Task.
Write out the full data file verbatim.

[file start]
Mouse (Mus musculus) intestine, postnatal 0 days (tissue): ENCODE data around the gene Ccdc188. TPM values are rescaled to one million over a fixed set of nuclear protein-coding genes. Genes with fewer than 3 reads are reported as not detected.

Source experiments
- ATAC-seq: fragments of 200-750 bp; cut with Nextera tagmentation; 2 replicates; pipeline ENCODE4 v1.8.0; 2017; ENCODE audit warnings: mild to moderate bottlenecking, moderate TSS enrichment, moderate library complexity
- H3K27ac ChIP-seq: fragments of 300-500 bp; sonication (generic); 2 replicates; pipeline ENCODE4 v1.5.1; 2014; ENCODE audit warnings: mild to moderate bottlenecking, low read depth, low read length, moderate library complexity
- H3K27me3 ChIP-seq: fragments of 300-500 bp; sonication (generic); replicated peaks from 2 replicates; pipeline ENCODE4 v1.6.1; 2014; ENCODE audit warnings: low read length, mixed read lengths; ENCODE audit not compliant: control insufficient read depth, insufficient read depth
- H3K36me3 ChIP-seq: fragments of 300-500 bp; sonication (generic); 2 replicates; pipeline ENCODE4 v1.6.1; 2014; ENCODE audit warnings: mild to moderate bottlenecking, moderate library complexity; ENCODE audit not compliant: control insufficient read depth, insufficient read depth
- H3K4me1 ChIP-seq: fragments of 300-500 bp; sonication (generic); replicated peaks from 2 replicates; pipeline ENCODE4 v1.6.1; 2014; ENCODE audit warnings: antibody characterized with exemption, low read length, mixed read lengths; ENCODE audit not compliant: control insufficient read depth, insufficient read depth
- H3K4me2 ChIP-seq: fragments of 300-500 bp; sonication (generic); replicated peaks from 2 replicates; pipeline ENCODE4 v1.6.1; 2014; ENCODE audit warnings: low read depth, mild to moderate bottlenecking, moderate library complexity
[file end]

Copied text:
Mouse (Mus musculus) intestine, postnatal 0 days (tissue): ENCODE data around the gene Ccdc188. TPM values are rescaled to one million over a fixed set of nuclear protein-coding genes. Genes with fewer than 3 reads are reported as not detected.

Source experiments
- ATAC-seq: fragments of 200-750 bp; cut with Nextera tagmentation; 2 replicates; pipeline ENCODE4 v1.8.0; 2017; ENCODE audit warnings: mild to moderate bottlenecking, moderate TSS enrichment, moderate library complexity
- H3K27ac ChIP-seq: fragments of 300-500 bp; sonication (generic); 2 replicates; pipeline ENCODE4 v1.5.1; 2014; ENCODE audit warnings: mild to moderate bottlenecking, low read depth, low read length, moderate library complexity
- H3K27me3 ChIP-seq: fragments of 300-500 bp; sonication (generic); replicated peaks from 2 replicates; pipeline ENCODE4 v1.6.1; 2014; ENCODE audit warnings: low read length, mixed read lengths; ENCODE audit not compliant: control insufficient read depth, insufficient read depth
- H3K36me3 ChIP-seq: fragments of 300-500 bp; sonication (generic); 2 replicates; pipeline ENCODE4 v1.6.1; 2014; ENCODE audit warnings: mild to moderate bottlenecking, moderate library complexity; ENCODE audit not compliant: control insufficient read depth, insufficient read depth
- H3K4me1 ChIP-seq: fragments of 300-500 bp; sonication (generic); replicated peaks from 2 replicates; pipeline ENCODE4 v1.6.1; 2014; ENCODE audit warnings: antibody characterized with exemption, low read length, mixed read lengths; ENCODE audit not compliant: control insufficient read depth, insufficient read depth
- H3K4me2 ChIP-seq: fragments of 300-500 bp; sonication (generic); replicated peaks from 2 replicates; pipeline ENCODE4 v1.6.1; 2014; ENCODE audit warnings: low read depth, mild to moderate bottlenecking, moderate library complexity